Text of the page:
The Leather Industry
Leather can be made from cows, pigs, goats, and sheep; exotic animals such as alligators, ostriches, and kangaroos; and even dogs and cats, who are slaughtered for their meat and skin in China, which exports their skins around the world. Because leather is normally not labeled, you never really know where (or whom) it came from.
Most leather comes from developing countries such as India and China, where animal welfare laws are either non-existent or not enforced. In India, a PETA investigation found that workers break cows’ tails and rub chili peppers and tobacco into their eyes in order to force them to get up and walk after they collapse from exhaustion on the way to the slaughterhouse.
In the U.S., many of the millions of cows and other animals who are killed for their skin endure the horrors of factory farming—extreme crowding and deprivation as well as castration, branding, tail-docking, and dehorning—all without any painkillers. At slaughterhouses, animals routinely have their throats cut and some are even skinned and dismembered while they are still conscious.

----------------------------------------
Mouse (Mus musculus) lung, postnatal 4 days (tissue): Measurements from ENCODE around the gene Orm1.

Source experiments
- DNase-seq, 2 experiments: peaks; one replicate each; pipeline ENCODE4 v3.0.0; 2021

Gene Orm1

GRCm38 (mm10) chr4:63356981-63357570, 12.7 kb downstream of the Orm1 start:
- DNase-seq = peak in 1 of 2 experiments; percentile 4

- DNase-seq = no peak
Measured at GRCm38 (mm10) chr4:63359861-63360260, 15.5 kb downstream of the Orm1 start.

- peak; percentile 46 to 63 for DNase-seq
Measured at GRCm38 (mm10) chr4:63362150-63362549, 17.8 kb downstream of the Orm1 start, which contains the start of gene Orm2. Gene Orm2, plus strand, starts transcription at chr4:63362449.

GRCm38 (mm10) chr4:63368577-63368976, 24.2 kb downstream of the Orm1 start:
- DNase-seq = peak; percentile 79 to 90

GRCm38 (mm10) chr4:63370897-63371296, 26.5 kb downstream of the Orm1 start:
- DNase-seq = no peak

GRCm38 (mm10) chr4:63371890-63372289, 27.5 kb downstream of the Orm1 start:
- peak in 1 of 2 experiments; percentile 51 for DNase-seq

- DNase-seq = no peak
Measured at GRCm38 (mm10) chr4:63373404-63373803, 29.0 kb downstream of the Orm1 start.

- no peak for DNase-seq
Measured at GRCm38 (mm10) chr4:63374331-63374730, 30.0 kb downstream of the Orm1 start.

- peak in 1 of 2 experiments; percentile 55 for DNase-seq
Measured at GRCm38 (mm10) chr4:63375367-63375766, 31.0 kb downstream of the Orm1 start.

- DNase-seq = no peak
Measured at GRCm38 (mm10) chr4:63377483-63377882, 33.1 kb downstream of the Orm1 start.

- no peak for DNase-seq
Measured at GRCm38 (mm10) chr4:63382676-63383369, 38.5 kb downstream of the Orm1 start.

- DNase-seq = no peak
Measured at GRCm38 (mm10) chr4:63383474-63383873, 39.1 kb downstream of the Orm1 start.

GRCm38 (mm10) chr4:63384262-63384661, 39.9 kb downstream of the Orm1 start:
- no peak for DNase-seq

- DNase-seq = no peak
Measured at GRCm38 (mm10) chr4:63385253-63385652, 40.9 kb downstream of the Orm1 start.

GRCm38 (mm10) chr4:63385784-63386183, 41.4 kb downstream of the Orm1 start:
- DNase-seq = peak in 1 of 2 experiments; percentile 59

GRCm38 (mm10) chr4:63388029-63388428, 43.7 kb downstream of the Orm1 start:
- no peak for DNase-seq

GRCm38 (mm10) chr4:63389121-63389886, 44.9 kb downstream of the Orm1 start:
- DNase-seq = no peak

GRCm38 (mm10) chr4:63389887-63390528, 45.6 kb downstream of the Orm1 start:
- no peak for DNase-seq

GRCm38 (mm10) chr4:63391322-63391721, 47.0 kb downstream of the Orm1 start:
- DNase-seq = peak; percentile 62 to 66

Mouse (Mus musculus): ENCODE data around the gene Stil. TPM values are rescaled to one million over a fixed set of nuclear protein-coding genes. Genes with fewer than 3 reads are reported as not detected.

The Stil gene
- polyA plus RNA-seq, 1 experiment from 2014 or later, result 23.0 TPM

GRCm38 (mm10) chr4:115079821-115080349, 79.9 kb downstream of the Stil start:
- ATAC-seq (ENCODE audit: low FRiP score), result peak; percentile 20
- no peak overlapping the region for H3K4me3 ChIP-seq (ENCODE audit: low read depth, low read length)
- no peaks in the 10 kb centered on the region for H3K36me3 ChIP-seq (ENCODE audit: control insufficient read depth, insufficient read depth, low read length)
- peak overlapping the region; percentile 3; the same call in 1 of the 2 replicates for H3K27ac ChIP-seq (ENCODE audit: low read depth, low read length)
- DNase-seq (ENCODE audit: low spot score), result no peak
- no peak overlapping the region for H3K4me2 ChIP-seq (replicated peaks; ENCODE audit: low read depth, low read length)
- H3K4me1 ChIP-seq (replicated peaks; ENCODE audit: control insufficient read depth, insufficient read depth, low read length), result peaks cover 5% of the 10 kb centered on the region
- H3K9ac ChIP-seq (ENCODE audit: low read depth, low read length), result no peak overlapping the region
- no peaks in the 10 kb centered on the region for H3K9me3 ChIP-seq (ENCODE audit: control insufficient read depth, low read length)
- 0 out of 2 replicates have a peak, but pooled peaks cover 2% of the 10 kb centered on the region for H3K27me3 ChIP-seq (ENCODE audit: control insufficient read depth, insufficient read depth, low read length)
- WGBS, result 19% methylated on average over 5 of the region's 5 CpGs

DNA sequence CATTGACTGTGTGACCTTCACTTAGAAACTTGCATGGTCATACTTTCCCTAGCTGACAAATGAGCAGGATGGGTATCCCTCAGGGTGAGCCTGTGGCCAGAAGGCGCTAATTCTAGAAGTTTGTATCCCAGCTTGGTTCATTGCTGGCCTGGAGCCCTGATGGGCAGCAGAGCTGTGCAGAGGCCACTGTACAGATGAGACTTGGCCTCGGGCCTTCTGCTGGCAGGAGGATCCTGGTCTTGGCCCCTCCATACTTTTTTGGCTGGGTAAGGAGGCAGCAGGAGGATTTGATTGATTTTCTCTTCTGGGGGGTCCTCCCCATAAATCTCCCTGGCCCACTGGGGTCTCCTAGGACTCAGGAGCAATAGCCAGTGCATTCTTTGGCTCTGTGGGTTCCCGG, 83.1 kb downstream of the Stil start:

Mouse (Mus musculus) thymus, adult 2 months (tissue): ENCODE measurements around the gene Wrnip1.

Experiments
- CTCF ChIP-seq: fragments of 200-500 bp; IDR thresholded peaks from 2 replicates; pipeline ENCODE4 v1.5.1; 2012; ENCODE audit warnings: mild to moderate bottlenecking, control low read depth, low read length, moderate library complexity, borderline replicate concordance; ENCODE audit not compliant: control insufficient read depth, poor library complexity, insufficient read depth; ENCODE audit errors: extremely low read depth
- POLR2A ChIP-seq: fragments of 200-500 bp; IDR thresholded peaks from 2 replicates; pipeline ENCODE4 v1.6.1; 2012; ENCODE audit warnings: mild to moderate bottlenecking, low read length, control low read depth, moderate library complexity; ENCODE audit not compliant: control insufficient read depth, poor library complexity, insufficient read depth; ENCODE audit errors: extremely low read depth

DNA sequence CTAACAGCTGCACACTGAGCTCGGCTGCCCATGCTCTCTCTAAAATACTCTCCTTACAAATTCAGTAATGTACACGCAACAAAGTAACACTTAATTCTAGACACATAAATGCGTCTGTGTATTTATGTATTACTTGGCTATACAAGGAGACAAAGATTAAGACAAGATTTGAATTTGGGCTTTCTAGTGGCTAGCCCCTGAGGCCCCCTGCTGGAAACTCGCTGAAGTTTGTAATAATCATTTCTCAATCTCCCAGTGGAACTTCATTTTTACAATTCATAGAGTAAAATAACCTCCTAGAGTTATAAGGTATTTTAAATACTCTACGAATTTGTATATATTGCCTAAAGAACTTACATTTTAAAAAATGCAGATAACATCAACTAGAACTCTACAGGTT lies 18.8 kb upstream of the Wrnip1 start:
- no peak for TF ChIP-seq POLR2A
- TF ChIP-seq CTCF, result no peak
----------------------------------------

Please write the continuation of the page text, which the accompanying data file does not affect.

Buying leather directly contributes to factory farms and slaughterhouses because skin is the most economically important byproduct of the meat industry. Leather is also no friend of the environment, as it shares responsibility for all the environmental destruction caused by the meat industry as well as the pollution caused by the toxins used in tanning.
With every pair of leather shoes that you buy, you sentence an animal to a lifetime of suffering. Instead, you can choose from hundreds of styles of nonleather shoes, clothing, belts, bags, and wallets. Check out PETA’s cruelty-free clothing guide for great tips on where to find fashionable yet compassionate clothing. Fashion should be fun, not fatal!